The request also made executives there realize something else: We must be receptive to potential innovation from all internal sources. Not-invented-here doesn't exist at Hollywood Woodwork. Innovative suggestions are welcomed from across its workforce of 150.

With the foundations of open innovation secure within an organization, only then should a company seek innovation from beyond its walls. If you don't have internal innovation down pat, and you haven't removed all the emotional barriers that inhibit the free exchange of ideas, you never will embrace what comes from the outside.

Successful open innovation, then, becomes the preamble to effective external innovation - if it's needed at all. Paradox solved, the entire team can focus on true innovation.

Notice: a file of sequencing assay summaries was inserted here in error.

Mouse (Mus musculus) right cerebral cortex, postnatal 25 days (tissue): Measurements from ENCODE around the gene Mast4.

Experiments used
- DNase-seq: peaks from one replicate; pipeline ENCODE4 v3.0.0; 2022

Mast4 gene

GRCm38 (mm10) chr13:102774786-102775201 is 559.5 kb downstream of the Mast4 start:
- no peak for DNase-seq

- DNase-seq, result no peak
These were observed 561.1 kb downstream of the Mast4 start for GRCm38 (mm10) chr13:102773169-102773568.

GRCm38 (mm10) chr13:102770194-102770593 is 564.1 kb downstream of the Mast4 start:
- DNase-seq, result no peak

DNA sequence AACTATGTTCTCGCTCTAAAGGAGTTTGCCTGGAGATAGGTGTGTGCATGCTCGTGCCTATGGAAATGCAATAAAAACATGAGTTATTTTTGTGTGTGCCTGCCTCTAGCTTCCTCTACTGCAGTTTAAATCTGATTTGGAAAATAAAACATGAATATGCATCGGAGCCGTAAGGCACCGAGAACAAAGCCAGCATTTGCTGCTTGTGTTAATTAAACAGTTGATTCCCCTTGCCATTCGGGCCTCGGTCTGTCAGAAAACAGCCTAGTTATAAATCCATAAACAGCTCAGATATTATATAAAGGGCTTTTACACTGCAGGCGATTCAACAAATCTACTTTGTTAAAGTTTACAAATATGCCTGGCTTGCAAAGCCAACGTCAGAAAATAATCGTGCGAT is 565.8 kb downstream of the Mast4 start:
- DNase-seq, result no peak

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Robert F BrandsRobert Brands is the founder of InnovationCoach.com, and the author of "Robert's Rules of Innovation: A 10-Step Program for Corporate Survival", with Martin Kleinman - to be published in March by Wiley (www.robertsrulesofinnovation.com).

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Wednesday, March 31, 2010

Earning Recognition and Respect

by Stefan Lindegaard

Earning Recognition and RespectIn Outliers, Malcolm Gladwell stated that it takes 10 years to become an expert in any given subject.

Many people actually reach this level. You might not be a professor or best-selling author, but you have probably worked long enough to become an expert in your given field - or you are on your way.

Yet, people having enough knowledge to qualify as a thought leader or expert do not get the recognition or credit they deserve - and often long for.

This is an interesting paradox. You work hard and at some point expect/hope to be perceived as an expert or thought leader, but it does not happen.